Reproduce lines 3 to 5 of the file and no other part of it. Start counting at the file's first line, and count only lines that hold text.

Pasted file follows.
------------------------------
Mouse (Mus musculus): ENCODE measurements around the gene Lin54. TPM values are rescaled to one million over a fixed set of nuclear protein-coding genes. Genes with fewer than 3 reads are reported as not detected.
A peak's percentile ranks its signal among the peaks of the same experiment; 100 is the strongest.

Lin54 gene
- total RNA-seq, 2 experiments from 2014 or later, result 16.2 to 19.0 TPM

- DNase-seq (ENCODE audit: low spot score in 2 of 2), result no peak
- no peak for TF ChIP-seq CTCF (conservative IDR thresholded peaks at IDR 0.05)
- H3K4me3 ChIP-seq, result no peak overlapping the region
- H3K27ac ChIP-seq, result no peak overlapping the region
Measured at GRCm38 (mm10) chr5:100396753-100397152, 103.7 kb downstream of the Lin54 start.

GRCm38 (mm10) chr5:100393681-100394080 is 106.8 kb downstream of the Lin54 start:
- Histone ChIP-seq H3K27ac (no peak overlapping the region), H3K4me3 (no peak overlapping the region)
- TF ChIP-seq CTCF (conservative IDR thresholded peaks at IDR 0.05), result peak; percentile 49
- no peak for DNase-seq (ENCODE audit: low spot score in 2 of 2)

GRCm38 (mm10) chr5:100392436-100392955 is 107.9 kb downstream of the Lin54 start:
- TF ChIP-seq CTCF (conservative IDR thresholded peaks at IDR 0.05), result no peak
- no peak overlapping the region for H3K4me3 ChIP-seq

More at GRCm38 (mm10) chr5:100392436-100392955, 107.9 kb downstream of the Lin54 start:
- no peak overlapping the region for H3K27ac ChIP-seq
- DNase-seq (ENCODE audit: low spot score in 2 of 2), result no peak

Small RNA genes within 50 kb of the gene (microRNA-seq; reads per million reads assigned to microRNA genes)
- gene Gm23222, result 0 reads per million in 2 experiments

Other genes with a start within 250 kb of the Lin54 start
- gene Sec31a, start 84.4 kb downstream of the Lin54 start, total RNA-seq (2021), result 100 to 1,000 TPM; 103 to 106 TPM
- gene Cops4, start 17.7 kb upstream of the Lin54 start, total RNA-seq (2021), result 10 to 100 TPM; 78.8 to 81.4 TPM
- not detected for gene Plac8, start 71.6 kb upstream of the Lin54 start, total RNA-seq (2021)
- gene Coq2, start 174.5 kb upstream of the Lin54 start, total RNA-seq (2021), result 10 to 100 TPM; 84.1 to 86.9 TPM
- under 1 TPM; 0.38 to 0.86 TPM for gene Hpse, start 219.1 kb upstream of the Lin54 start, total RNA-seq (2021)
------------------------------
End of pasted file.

Lin54 gene
- total RNA-seq, 2 experiments from 2014 or later, result 16.2 to 19.0 TPM

- DNase-seq (ENCODE audit: low spot score in 2 of 2), result no peak